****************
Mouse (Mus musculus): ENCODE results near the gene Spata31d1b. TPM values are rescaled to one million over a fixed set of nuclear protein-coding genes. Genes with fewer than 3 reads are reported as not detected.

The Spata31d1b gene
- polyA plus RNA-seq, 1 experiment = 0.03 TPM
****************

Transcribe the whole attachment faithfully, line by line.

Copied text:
Mouse (Mus musculus): ENCODE results near the gene Spata31d1b. TPM values are rescaled to one million over a fixed set of nuclear protein-coding genes. Genes with fewer than 3 reads are reported as not detected.

The Spata31d1b gene
- polyA plus RNA-seq, 1 experiment = 0.03 TPM